Widescreen vs Pan and Scan [question]

Discussion in 'Archived Threads 2001-2004' started by John DeSantis, Dec 1, 2001.

  1. John DeSantis

    John DeSantis Stunt Coordinator

    Joined:
    Nov 18, 1999
    Messages:
    202
    Likes Received:
    0
    Trophy Points:
    0
    I was Playing around with my HT setup and needed to play a Movie. I choose Ronin. I first had the Widescreen version playing and started thinking about all the explanations about the benefits of Widscreen. There is a scene in Chapter 13 where a guy is controling a traffic light with a remote. The light is at the extreme left side of the frame but the entire light is visible. I thought "let me flip this over and check out that scene with the full screen version" I assumed that light would at least be partially cut out of the picture. But, it looked the same. The light was in full view. What gives? I've seen many of the illustrations that show material being cut out with Pan and Scan. Why was this scene not altered?
     
  2. TheoGB

    TheoGB Screenwriter

    Joined:
    Jun 18, 2001
    Messages:
    1,744
    Likes Received:
    0
    Trophy Points:
    0
    According to www.imdb.com the film was shot on Super35, meaning that the 2.35:1 frame is taken from a 1.37:1 sized negative.
    For the full-frame version the studios often just show the full exposed negative size 1.37:1. This will sometimes show mics and things like that shouldn't be seen.
    It's a bad thing. Most of the widescreen explantion sites don't tend to try to explain this one.
     
  3. Adam Lenhardt

    Adam Lenhardt Executive Producer

    Joined:
    Feb 16, 2001
    Messages:
    18,529
    Likes Received:
    2,930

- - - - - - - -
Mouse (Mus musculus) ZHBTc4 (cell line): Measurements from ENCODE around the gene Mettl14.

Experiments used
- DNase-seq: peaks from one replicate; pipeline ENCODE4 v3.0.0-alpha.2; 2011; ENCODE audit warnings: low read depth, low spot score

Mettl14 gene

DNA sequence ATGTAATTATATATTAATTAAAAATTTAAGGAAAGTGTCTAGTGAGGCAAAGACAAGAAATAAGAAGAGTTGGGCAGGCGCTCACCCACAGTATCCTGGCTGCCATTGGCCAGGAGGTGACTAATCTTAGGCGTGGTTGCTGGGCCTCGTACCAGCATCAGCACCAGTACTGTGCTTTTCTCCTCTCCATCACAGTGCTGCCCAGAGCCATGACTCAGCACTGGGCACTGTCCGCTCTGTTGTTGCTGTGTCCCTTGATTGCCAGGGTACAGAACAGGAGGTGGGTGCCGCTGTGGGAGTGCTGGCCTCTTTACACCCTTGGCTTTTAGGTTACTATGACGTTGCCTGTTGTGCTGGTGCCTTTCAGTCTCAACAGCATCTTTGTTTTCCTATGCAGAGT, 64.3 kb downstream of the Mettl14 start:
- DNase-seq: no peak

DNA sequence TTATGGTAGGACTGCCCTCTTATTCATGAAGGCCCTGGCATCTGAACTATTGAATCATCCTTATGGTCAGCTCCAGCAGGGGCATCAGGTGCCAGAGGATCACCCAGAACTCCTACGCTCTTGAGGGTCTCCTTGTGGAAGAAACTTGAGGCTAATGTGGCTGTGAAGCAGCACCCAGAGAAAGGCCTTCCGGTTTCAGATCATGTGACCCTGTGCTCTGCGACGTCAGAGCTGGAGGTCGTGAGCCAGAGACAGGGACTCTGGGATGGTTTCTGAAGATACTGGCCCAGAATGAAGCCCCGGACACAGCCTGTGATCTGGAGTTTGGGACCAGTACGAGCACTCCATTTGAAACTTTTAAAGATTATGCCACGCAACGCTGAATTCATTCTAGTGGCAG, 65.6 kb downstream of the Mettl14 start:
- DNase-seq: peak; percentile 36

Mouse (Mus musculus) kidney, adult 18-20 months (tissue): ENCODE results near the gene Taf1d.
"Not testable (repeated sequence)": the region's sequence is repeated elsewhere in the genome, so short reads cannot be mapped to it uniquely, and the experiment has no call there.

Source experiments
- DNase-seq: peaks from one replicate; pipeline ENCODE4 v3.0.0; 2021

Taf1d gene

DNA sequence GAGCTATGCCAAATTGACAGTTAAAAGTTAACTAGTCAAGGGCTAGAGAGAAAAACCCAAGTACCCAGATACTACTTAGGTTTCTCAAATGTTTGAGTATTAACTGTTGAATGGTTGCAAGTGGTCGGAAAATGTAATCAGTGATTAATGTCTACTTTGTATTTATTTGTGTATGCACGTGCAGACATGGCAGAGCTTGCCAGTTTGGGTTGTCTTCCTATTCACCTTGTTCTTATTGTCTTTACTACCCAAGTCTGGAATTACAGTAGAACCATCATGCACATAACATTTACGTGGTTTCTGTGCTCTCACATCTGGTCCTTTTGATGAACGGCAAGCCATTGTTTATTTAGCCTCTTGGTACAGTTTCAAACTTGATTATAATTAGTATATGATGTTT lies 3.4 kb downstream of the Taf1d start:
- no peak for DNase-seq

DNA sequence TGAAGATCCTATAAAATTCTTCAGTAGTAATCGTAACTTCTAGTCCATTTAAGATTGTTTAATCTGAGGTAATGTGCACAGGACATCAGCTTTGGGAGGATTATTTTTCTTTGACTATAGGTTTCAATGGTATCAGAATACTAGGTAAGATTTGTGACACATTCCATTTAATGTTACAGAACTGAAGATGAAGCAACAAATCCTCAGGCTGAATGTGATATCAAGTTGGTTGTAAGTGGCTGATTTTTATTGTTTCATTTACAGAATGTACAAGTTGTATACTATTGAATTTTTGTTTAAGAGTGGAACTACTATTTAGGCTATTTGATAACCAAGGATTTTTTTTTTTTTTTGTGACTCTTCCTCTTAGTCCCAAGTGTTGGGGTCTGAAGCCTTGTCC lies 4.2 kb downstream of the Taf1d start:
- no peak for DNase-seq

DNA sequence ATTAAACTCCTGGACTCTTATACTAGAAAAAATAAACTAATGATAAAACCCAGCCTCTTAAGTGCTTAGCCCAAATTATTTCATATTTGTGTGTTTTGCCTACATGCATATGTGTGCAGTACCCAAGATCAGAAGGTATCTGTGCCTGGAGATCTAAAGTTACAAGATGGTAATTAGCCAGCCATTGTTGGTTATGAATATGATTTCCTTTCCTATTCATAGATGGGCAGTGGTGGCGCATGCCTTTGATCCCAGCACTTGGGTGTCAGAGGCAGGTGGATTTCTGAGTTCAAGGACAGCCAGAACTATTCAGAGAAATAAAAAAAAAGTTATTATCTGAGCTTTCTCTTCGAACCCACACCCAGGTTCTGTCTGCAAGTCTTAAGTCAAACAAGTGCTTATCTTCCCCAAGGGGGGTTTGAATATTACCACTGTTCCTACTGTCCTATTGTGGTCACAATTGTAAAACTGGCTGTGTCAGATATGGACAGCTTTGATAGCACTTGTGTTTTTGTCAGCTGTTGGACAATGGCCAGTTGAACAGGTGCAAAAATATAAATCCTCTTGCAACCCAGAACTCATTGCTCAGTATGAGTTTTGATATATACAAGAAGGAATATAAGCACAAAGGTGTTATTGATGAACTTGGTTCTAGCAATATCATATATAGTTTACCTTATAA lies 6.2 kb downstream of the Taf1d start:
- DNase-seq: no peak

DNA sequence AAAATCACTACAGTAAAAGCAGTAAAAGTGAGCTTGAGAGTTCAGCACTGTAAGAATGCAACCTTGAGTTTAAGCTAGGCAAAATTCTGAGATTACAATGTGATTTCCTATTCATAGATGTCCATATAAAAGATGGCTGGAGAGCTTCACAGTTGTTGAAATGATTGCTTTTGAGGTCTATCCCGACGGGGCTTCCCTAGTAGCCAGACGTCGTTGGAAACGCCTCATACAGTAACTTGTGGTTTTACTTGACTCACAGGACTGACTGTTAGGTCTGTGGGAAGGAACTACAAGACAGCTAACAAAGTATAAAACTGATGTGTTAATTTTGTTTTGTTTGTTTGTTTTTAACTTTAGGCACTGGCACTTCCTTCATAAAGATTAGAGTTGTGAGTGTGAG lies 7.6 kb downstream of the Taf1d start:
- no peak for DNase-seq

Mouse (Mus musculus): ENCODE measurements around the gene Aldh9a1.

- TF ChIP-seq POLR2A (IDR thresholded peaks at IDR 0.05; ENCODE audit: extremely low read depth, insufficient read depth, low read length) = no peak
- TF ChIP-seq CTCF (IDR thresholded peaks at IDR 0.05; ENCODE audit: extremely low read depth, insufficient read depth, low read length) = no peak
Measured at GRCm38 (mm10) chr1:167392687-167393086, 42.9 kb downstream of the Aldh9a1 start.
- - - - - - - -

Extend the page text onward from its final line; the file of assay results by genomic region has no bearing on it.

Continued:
Trophy Points:
    9,110
    Location:
    Albany, NY
    Sort of like HD broadcasts of material framed for 4x3. You get some extra intormation on the side, but it isn't needed or wanted.
     
  4. Inspector Hammer!

    Inspector Hammer! Executive Producer

    Joined:
    Mar 15, 1999
    Messages:
    11,061
    Likes Received:
    1
    Trophy Points:
    0
    Location:
    Houston, Texas
    Real Name:
    John Williamson
    'Ronin' was filmed in 'Super 35', this means that the 2.35:1 theatrical composition was extracted from a 1.37:1 film frame.
    James Cameron shoots all of his films in 'Super 35'.
    You MUST remember, widescreen isn't about getting more picture, it's the composition that counts. If you watch the full frame version of 'Ronin', your destroying the films intended theatrical composition.
    Understanding what I just said is absolutly paramount if your going to develope a love for ALL OAR's, either filmed anamorphically, OR filmed sperically, OR filmed flat.
    It's the theatrical coposition that matter's, ALWAYS.
     
  5. Joshua Clinard

    Joshua Clinard Screenwriter

    Joined:
    Aug 25, 2000
    Messages:
    1,832
    Likes Received:
    77
    Trophy Points:
    1,610
    Location:
    Abilene, TX
    Real Name:
    Joshua Clinard
    I'm starting to hate directors that use Super35. It's sort of like saying they don't have a vision, if they just shoot that way in order to please mainstream audiances.
     
  6. Michael Reuben

    Michael Reuben Studio Mogul

    Joined:
    Feb 12, 1998
    Messages:
    21,763
    Likes Received:
    3
    Trophy Points:
    5,110
     
  7. Joseph DeMartino

    Joseph DeMartino Lead Actor

    Joined:
    Jun 30, 1997
    Messages:
    8,311
    Likes Received:
    13
    Trophy Points:
    5,610
    Location:
    Florida
    Real Name:
    Joseph DeMartino
    The Super35 frame is NOT 1.37:1.

    The "Academy Ratio" of 1.37:1 is arrived at by taking the exposed area of a piece of 35mm film and deducting the portion that will be used for the optical soundtrack that had to be present on every print. The native 35mm frame is actually wider, I believe closer to 1.60:1, but I don't remember the figure.

    The reason Super35 is called "Super" 35 is that it uses this optical soundtrack area for image, instead of matting it off in camera as is usually done with standard 35mm. "Super35" isn't simply another name for 35mm film, which serveral folks here seem to think it is, anymore than Super8 film is identical to 8mm or Super16 just another name for ordinary 16mm. So a 4:3 version of a Super35 film is not the same thing as an "open matte" transfer of film shot flat on regular 35mm.